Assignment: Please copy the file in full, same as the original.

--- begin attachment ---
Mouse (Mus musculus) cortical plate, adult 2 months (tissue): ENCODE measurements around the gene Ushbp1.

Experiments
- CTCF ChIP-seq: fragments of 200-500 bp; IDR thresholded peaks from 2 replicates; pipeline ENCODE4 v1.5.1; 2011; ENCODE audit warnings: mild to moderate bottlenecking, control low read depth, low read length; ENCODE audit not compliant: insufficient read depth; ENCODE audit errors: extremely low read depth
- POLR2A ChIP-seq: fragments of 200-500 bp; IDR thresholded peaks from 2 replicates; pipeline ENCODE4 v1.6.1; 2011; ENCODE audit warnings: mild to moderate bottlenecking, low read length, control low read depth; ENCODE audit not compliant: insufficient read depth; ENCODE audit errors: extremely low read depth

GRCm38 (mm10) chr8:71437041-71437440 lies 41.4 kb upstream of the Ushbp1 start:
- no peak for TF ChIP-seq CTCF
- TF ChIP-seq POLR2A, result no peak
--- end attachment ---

Mouse (Mus musculus) cortical plate, adult 2 months (tissue): ENCODE measurements around the gene Ushbp1.

Experiments
- CTCF ChIP-seq: fragments of 200-500 bp; IDR thresholded peaks from 2 replicates; pipeline ENCODE4 v1.5.1; 2011; ENCODE audit warnings: mild to moderate bottlenecking, control low read depth, low read length; ENCODE audit not compliant: insufficient read depth; ENCODE audit errors: extremely low read depth
- POLR2A ChIP-seq: fragments of 200-500 bp; IDR thresholded peaks from 2 replicates; pipeline ENCODE4 v1.6.1; 2011; ENCODE audit warnings: mild to moderate bottlenecking, low read length, control low read depth; ENCODE audit not compliant: insufficient read depth; ENCODE audit errors: extremely low read depth

GRCm38 (mm10) chr8:71437041-71437440 lies 41.4 kb upstream of the Ushbp1 start:
- no peak for TF ChIP-seq CTCF
- TF ChIP-seq POLR2A, result no peak